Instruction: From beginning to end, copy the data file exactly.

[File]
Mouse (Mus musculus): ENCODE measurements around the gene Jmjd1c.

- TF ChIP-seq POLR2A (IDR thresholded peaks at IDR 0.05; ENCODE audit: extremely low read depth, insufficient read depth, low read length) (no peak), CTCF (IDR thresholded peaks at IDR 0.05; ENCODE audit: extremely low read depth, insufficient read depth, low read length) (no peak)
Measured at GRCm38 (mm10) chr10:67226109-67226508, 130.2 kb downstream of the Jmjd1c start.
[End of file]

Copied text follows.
Mouse (Mus musculus): ENCODE measurements around the gene Jmjd1c.

- TF ChIP-seq POLR2A (IDR thresholded peaks at IDR 0.05; ENCODE audit: extremely low read depth, insufficient read depth, low read length) (no peak), CTCF (IDR thresholded peaks at IDR 0.05; ENCODE audit: extremely low read depth, insufficient read depth, low read length) (no peak)
Measured at GRCm38 (mm10) chr10:67226109-67226508, 130.2 kb downstream of the Jmjd1c start.